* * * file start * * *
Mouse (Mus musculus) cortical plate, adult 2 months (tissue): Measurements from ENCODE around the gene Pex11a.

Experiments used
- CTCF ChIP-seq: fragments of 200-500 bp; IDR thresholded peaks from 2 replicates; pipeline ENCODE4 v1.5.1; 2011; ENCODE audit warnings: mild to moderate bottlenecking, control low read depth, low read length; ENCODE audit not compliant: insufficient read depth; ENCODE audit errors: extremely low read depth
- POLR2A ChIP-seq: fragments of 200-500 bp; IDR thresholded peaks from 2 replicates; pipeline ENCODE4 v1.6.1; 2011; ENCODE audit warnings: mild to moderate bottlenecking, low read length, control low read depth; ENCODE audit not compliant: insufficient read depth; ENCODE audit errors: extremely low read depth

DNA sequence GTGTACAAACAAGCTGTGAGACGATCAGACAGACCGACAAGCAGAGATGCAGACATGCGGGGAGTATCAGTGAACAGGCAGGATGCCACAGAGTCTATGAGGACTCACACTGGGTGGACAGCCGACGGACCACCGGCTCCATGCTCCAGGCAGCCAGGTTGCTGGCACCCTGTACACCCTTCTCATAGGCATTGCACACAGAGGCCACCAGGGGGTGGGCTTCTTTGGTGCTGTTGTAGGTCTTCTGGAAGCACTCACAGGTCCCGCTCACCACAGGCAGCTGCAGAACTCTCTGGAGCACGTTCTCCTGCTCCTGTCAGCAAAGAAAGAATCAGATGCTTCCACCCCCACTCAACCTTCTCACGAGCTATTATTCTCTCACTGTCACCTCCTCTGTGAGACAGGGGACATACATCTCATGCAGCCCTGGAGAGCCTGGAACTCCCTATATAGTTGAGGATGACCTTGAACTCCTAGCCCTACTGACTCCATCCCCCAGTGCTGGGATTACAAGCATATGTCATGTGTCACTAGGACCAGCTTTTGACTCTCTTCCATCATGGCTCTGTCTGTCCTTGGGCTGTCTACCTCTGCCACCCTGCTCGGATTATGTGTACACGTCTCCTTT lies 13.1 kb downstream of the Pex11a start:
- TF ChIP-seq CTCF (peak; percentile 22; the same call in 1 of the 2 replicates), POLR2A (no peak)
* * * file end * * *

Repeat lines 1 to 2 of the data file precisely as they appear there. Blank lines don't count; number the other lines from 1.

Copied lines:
Mouse (Mus musculus) cortical plate, adult 2 months (tissue): Measurements from ENCODE around the gene Pex11a.

Experiments used